We have had two superb reports on volunteering—the “Manifesto for Change”, chaired by Baroness Julia Neuberger, and the Morgan inquiry, published this week, which was chaired by Baroness Morgan of Huyton. The focus of both reports is on enabling people to volunteer and removing obstacles so that people can make a genuine choice whether to volunteer and how best to do so. I am glad to see from the Green Paper that they issued this week that the Tories have finally dropped the idea of compulsory volunteering, which always seemed to be a contradiction. [Interruption.] The hon. Member for Tunbridge Wells says from a sedentary position that that was the Government’s idea, but the national citizen service proposal always seemed to contain the notion of compulsion, and I am glad that that has been dismissed.

Greg Clark: I am delighted that the hon. Lady has raised the matter, because it has always been clear that national citizenship service is a voluntary option for young people.

Susan Kramer: I thank the hon. Gentleman for that information. It has probably taken the Green Paper to provide clarity. When I have had discussions with the voluntary sector, I did not find that it shared that perception. They have seen national citizen service as a step towards a compulsory strategy. It is important that that does not happen. Community service of various kinds and volunteering should not be confused.

We have heard much about the benefits that come from volunteering, the way in which volunteers can build confidence and pride in their communities, and that volunteering across communities helps bring people together. I shall focus on the need to embed the culture of youth action and youth volunteering. That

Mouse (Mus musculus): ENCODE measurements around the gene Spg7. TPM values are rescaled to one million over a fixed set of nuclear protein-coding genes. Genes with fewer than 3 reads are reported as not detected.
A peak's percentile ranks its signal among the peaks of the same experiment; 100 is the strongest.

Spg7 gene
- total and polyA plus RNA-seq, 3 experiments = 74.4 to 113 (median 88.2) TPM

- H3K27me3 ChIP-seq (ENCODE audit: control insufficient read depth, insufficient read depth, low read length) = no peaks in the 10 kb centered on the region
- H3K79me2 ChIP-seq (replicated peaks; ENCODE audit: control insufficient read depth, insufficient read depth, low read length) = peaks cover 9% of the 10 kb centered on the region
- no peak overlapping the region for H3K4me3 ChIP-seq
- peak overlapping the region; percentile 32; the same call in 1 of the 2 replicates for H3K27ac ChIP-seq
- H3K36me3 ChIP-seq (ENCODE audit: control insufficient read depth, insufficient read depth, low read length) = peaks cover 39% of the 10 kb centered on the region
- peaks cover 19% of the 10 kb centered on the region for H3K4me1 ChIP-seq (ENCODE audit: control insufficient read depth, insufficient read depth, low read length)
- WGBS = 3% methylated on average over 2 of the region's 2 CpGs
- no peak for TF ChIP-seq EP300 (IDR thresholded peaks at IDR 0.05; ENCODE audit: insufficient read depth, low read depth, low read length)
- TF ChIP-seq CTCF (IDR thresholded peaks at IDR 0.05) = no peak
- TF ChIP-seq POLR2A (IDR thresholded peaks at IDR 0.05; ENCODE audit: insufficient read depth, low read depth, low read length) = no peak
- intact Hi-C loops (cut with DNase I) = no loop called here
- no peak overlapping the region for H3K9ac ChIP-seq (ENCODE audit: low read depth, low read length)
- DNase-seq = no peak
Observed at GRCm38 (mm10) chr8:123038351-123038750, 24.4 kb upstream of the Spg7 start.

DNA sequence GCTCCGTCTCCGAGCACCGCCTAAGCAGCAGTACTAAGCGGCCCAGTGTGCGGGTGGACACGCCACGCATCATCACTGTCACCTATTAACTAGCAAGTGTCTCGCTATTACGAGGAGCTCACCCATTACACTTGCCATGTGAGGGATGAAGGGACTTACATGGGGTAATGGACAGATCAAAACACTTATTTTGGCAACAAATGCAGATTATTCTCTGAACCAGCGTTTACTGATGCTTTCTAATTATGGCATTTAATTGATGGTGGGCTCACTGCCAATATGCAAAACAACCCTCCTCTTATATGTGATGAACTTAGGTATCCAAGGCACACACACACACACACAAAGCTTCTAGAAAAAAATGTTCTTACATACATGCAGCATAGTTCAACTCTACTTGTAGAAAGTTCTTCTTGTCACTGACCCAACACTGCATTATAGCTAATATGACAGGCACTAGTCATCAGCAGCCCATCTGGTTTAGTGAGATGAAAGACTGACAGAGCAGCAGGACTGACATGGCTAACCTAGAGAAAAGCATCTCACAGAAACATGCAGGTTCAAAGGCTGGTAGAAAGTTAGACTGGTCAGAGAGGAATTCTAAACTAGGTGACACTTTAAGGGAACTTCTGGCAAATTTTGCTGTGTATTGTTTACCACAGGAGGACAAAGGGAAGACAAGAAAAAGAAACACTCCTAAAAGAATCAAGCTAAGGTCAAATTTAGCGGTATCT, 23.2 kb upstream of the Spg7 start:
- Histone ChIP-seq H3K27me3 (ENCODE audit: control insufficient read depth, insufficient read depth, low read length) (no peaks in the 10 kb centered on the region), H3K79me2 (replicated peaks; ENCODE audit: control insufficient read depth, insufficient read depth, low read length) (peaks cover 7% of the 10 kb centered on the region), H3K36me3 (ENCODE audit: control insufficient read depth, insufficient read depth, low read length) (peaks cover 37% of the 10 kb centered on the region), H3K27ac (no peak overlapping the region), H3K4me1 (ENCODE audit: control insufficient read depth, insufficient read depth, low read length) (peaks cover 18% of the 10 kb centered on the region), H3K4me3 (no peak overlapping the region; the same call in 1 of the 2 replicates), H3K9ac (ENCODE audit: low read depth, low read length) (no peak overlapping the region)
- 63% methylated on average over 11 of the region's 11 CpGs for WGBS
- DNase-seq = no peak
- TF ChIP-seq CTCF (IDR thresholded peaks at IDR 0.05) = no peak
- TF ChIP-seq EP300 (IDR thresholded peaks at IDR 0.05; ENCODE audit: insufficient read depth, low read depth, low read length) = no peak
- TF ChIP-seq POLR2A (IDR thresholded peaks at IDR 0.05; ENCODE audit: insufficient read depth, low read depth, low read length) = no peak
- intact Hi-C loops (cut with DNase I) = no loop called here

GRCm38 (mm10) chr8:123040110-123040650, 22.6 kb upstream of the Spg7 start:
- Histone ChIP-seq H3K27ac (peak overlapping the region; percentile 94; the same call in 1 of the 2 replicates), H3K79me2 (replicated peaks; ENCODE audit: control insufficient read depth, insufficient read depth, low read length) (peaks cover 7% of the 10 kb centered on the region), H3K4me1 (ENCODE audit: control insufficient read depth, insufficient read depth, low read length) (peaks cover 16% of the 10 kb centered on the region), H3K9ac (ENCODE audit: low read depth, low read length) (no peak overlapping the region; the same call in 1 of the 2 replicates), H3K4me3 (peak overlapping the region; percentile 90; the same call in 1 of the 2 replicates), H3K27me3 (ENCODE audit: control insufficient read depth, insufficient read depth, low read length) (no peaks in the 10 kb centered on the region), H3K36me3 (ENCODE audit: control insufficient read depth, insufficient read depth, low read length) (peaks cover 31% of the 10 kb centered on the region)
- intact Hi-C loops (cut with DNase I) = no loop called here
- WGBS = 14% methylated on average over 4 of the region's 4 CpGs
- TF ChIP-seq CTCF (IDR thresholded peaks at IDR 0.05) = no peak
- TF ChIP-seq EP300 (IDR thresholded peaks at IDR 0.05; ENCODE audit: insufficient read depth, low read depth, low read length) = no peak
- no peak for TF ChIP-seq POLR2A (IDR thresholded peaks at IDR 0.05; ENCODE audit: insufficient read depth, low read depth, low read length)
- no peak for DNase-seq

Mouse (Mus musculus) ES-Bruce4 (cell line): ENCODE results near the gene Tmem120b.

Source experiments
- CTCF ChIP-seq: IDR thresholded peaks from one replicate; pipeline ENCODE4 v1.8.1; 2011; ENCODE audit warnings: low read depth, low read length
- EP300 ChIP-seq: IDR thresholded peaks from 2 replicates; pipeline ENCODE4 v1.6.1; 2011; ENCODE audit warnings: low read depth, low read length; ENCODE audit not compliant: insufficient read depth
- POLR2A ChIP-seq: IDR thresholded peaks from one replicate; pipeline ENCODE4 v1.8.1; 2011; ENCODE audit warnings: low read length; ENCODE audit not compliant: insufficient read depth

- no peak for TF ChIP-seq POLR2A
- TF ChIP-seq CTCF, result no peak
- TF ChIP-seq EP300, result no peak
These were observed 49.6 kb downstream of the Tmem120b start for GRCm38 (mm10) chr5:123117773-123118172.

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should become part of our education system, but there is a tension that needs to be recognised.

My children grew up in the United States. In order to graduate from high school, it is necessary in many schools there to perform what is called voluntary service, but it is not very voluntary. As it is regarded as part of the curriculum, most youngsters find some way to do it more in the breach than by actively engaging. When volunteering becomes embedded as a necessary part of the curriculum, there is always the risk that that will undermine the spirit of community and engagement that should be part of a healthy volunteering community. Opportunity within the education system makes an enormous amount of sense, but compulsion, whether it is back-door compulsion or front-door compulsion, is not a particularly attractive characteristic.

James Brokenshire (Hornchurch) (Con): Does the hon. Lady agree that, as the Morgan inquiry, in which I was lucky enough to take part, recognised, getting young people to recognise the benefits of volunteering for their CVs and training and employment opportunities is an important factor? Without in any way undermining her points about the need to promote volunteering in its purest sense, those benefits could be emphasised as a further dimension of volunteering.

Susan Kramer: I fully accept what the hon. Gentleman says, but I would caution him in this respect: we have many youngsters in our community, and I can think of many in mine, who have extensive responsibilities in their own families—for example, young carers. There is no formal recognition of the contribution that they are making. I would hate to see them lose out because that cannot be captured in the same way on a CV.

Let me give my son as an example. He chose as his route to go and play with puppies once a week—apparently socialising them. I honestly cannot say that that was of serious educational benefit or an addition to his skills, but he was able to craft it in such a way that it probably sounded quite good when the written CV was issued. I ask for an element of common sense in the way we deal with youth volunteering, although, as we know, common sense is hard to deliver.